Israeli Scientists Merge Insect and Machine to Create a Smell-detecting Bio-robot

Dogs at airports, hang your heads: Tel Aviv scientists create locust bio-mech in proof of concept

Ruth Schuster
Ruth Schuster
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A locust and its amazing antennae. Israeli scientists used one per locust for their "smell-bot."Credit: Awei/Shutterstock
Ruth Schuster
Ruth Schuster

Researchers at Tel Aviv University have created what may be the world’s most sensitive odor-identification device by marrying cutting-edge electronics and AI with “technology” going back hundreds of millions of years: the locust antenna. (Relax, dear reader, the locust survives this story.)

Their proof-of-concept invention of a bio-mechanical smell-robot based on a locust’s feeler was described last week in the prestigious journal Biosensors and Bioelectronics.

“Smell-bots” are used at the more advanced airports to detect contraband such as marijuana in our luggage and on our person. Even more advanced airports use dogs because, as Prof. Yossi Yovel, Dr. Ben Maoz and the team point out, man-made technologies still can’t compete with millions of years of evolution. They still can't, but now the scientists at Tel Aviv University have taken the concept further by harnessing the advanced olfactory sense of the locust.

Insects began to emerge almost half a billion years ago and have had time to develop extraordinary abilities. Our friend the mosquito can detect a 0.01 percent difference in the concentration of carbon dioxide, which helps guide them to potential meals: animals exhaling CO2. Humankind is nowhere near producing artificial sensors with such capabilities, the team says.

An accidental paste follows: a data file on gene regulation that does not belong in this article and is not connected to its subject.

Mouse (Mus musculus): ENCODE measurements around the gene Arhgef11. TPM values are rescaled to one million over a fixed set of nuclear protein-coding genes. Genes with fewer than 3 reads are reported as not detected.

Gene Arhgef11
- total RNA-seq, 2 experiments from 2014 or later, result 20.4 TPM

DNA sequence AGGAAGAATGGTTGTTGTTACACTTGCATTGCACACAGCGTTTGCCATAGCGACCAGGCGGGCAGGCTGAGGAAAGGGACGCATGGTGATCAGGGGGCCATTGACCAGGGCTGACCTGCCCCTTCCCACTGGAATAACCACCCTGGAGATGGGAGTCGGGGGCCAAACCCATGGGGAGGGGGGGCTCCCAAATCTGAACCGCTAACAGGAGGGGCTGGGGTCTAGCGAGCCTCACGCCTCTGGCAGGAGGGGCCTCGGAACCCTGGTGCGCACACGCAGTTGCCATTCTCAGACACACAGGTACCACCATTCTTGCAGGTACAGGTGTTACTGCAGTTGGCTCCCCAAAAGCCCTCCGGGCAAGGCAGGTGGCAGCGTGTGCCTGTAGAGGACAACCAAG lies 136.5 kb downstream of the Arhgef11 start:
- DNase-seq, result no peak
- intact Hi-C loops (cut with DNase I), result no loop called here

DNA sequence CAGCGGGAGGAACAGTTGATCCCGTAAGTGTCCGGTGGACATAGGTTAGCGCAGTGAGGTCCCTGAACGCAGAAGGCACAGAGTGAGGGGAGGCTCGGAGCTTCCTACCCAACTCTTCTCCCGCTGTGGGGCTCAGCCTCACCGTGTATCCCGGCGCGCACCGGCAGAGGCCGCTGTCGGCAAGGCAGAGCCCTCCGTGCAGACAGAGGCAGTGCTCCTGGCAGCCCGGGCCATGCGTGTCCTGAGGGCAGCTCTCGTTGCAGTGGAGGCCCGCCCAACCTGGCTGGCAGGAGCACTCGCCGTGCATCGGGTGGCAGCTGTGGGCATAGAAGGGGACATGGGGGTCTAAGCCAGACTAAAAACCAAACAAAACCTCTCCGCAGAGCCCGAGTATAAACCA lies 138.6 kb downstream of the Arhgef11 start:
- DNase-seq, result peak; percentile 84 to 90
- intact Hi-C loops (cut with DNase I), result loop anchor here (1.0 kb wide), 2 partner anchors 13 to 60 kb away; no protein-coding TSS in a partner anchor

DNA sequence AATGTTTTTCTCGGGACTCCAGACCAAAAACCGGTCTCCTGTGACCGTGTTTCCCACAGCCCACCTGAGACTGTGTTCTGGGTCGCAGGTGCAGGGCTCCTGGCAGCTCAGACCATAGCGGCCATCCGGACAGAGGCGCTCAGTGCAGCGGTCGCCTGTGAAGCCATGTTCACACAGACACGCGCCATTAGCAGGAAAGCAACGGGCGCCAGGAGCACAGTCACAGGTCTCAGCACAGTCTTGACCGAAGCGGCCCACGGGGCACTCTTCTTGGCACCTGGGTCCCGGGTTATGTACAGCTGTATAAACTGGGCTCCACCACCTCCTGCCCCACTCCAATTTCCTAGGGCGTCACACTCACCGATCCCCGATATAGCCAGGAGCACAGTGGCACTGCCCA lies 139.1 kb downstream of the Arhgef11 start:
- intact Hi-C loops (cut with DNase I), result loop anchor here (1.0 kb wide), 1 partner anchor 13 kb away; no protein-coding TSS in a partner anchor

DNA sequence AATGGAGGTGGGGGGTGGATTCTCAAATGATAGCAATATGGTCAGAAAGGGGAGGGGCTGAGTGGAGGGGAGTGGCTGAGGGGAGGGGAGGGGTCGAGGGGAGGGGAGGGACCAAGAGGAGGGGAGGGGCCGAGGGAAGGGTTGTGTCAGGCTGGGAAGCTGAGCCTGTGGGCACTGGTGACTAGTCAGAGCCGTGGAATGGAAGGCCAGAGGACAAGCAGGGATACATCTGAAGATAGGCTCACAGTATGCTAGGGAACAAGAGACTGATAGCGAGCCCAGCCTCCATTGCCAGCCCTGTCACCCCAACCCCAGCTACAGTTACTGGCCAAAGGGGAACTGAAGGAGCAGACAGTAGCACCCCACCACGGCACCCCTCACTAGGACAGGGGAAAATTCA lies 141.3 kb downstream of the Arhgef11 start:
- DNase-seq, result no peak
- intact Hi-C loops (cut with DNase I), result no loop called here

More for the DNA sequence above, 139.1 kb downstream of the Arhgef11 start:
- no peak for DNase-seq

Why choose locusts and not, say, mosquitoes or cockroaches, who don’t have many fans howling about their rights? Locusts were known to be able to identify a wide range of scents, says Maoz, adding that co-author Prof. Amir Ayala – an expert on the bug – thought it the appropriate starting point.

So, the Israeli desert locust smells using its antennae. The trick is connecting that biological sensor to an artificial system that can receive and decode the electrical signals – which the team calls “simple electro-antennogram technology” armed with odor-analyzing software. Their bio-mech smell-bot is 10,000 times more sensitive than a commonly used electronic “smelling” device, the team says.

What is simple electro-antennogram technology? “Information in the body of all living organisms is transferred by way of electrical impulses. Our sensory organs transduce different kinds of environmental stimuli (for example, odor molecules) into electrical signals,” Maoz explains. “Electro-antennogram technology allows the signals generated by the insect antenna in response to specific olfactory signals (specific odorants) to be ‘read.’ These signals can then be fed to a machine learning algorithm for identification and to a robot for localization.”

Teaching the machine involved connecting the antenna to the technology and exposing it to various odors, while measuring the bio-electrical activity that each odor induced, Yovel says.

“The system allowed us to detect each odor at the level of the insect’s primary sensory organ. Then, in the second step, we used machine learning to create a ‘library’ of smells,” he explains.